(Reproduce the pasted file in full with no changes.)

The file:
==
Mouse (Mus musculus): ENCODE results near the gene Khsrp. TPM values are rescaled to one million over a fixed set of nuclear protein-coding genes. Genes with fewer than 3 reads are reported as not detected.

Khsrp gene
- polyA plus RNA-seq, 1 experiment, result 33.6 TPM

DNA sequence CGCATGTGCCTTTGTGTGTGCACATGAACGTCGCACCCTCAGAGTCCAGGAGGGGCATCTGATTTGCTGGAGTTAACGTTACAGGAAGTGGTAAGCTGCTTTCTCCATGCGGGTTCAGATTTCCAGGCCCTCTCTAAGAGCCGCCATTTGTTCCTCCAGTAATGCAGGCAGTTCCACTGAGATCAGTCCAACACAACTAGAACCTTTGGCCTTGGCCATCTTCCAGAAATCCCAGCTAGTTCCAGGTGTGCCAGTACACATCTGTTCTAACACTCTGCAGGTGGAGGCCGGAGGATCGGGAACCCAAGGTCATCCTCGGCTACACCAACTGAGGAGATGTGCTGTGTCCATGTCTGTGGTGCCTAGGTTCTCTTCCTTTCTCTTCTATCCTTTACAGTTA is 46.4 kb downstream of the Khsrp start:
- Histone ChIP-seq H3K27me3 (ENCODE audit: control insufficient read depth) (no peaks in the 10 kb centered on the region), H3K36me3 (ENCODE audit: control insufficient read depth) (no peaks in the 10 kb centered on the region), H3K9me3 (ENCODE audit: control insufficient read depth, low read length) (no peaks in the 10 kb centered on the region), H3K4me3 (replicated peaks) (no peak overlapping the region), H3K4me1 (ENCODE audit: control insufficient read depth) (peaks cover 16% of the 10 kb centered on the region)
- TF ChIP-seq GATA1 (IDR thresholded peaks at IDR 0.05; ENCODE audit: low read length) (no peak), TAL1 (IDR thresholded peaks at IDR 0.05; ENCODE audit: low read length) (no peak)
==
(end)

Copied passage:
Mouse (Mus musculus): ENCODE results near the gene Khsrp. TPM values are rescaled to one million over a fixed set of nuclear protein-coding genes. Genes with fewer than 3 reads are reported as not detected.

Khsrp gene
- polyA plus RNA-seq, 1 experiment, result 33.6 TPM

DNA sequence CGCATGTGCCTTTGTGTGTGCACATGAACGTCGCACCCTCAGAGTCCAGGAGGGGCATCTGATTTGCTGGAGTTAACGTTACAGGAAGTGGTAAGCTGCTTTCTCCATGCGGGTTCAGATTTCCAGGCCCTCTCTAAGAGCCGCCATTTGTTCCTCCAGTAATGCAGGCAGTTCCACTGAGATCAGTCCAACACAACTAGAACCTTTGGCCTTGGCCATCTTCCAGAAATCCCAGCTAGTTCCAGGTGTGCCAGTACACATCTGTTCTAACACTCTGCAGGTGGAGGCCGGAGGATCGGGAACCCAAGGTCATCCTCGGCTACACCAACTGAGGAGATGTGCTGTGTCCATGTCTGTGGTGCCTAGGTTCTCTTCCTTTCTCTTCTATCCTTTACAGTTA is 46.4 kb downstream of the Khsrp start:
- Histone ChIP-seq H3K27me3 (ENCODE audit: control insufficient read depth) (no peaks in the 10 kb centered on the region), H3K36me3 (ENCODE audit: control insufficient read depth) (no peaks in the 10 kb centered on the region), H3K9me3 (ENCODE audit: control insufficient read depth, low read length) (no peaks in the 10 kb centered on the region), H3K4me3 (replicated peaks) (no peak overlapping the region), H3K4me1 (ENCODE audit: control insufficient read depth) (peaks cover 16% of the 10 kb centered on the region)
- TF ChIP-seq GATA1 (IDR thresholded peaks at IDR 0.05; ENCODE audit: low read length) (no peak), TAL1 (IDR thresholded peaks at IDR 0.05; ENCODE audit: low read length) (no peak)